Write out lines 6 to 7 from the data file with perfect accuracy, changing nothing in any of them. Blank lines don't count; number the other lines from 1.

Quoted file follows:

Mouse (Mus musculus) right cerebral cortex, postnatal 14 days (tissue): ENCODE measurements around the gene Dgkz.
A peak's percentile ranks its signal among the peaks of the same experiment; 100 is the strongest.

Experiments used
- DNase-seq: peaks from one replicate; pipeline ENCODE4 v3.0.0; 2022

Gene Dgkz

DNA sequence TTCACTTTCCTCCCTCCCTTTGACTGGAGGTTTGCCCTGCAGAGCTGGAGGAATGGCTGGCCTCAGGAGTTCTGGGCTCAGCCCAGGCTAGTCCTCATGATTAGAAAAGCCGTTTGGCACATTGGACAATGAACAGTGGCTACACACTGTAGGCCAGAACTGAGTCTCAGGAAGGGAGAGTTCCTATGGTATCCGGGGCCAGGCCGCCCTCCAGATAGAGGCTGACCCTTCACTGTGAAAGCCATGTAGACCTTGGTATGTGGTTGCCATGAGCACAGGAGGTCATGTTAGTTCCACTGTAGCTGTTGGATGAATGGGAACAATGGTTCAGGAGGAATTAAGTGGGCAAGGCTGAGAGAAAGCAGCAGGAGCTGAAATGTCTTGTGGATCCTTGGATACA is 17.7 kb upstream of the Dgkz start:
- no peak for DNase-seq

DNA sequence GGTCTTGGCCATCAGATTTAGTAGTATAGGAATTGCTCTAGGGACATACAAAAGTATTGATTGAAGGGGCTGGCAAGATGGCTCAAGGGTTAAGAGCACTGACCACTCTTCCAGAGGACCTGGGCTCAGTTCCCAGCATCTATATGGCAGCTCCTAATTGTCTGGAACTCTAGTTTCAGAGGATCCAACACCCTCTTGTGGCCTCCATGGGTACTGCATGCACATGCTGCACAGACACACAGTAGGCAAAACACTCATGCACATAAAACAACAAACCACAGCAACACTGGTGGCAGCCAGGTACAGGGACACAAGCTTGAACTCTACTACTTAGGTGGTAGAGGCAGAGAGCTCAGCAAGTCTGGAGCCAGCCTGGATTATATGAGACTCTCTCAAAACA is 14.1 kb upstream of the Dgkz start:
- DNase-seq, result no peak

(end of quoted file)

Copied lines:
DNA sequence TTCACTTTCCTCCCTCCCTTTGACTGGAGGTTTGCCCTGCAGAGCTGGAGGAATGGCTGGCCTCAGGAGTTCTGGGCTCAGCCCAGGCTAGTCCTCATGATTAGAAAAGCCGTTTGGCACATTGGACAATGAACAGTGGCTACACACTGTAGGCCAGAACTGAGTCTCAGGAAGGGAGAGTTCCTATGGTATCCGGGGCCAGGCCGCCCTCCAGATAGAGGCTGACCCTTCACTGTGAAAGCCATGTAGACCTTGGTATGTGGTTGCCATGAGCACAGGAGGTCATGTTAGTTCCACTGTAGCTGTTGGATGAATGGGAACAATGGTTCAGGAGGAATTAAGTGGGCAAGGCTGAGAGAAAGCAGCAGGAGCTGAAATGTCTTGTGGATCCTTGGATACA is 17.7 kb upstream of the Dgkz start:
- no peak for DNase-seq